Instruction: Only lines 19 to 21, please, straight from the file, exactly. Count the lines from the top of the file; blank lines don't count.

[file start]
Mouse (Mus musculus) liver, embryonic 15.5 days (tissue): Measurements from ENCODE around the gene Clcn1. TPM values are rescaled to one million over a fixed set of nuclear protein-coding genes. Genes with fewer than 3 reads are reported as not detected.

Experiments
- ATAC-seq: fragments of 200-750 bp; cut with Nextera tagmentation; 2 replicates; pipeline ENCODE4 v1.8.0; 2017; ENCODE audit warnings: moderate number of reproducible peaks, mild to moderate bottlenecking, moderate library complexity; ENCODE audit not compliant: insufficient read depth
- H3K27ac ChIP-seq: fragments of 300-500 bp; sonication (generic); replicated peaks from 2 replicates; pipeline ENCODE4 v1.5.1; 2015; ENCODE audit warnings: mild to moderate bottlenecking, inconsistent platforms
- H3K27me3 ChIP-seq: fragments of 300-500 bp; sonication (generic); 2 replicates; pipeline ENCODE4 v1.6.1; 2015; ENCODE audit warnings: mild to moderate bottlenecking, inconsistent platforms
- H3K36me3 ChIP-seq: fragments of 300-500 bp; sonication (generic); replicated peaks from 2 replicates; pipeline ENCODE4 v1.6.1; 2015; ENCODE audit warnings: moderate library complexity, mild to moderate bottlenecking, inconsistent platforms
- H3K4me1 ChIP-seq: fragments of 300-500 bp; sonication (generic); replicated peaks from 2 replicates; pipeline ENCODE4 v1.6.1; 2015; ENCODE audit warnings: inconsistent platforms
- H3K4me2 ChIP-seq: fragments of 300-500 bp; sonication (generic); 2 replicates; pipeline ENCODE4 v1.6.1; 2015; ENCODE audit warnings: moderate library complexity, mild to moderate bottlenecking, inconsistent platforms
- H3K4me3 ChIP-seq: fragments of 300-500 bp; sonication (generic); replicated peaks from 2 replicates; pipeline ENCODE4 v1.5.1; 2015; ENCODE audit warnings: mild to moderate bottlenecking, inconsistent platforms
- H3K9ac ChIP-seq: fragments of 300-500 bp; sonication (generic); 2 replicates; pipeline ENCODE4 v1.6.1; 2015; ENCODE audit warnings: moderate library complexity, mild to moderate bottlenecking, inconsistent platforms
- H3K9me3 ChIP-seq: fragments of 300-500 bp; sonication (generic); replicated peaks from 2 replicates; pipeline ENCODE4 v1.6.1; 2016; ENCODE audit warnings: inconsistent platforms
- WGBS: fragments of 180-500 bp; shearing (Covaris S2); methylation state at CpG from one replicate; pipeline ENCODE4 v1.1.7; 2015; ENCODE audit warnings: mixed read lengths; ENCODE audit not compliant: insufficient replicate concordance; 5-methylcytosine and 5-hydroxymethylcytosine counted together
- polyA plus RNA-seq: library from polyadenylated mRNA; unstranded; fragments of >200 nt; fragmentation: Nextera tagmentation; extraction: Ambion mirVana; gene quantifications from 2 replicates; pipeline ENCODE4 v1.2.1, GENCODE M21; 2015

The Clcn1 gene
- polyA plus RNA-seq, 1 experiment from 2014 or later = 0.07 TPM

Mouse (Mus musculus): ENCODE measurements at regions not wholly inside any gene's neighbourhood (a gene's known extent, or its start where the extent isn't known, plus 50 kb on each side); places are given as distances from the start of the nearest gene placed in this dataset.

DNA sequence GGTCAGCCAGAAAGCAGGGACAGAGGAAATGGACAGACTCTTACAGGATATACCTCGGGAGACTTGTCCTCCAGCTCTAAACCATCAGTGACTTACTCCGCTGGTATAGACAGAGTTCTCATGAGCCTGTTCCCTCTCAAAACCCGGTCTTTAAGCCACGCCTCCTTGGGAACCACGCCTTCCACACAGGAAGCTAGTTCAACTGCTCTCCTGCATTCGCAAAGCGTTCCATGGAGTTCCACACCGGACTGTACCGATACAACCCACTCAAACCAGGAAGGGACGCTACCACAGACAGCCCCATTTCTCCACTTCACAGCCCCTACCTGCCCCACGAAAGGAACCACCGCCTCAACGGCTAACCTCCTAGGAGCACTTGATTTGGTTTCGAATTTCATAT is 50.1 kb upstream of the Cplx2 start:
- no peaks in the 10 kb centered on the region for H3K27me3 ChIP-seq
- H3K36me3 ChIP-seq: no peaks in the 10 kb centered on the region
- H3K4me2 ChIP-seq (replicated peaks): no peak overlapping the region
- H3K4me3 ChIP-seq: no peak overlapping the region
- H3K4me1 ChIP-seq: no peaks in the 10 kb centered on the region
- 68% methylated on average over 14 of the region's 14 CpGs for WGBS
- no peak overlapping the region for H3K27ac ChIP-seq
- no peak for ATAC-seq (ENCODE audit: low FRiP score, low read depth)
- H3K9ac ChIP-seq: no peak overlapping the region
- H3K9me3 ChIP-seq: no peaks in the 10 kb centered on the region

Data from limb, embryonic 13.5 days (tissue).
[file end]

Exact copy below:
- H3K36me3 ChIP-seq: no peaks in the 10 kb centered on the region
- H3K4me2 ChIP-seq (replicated peaks): no peak overlapping the region
- H3K4me3 ChIP-seq: no peak overlapping the region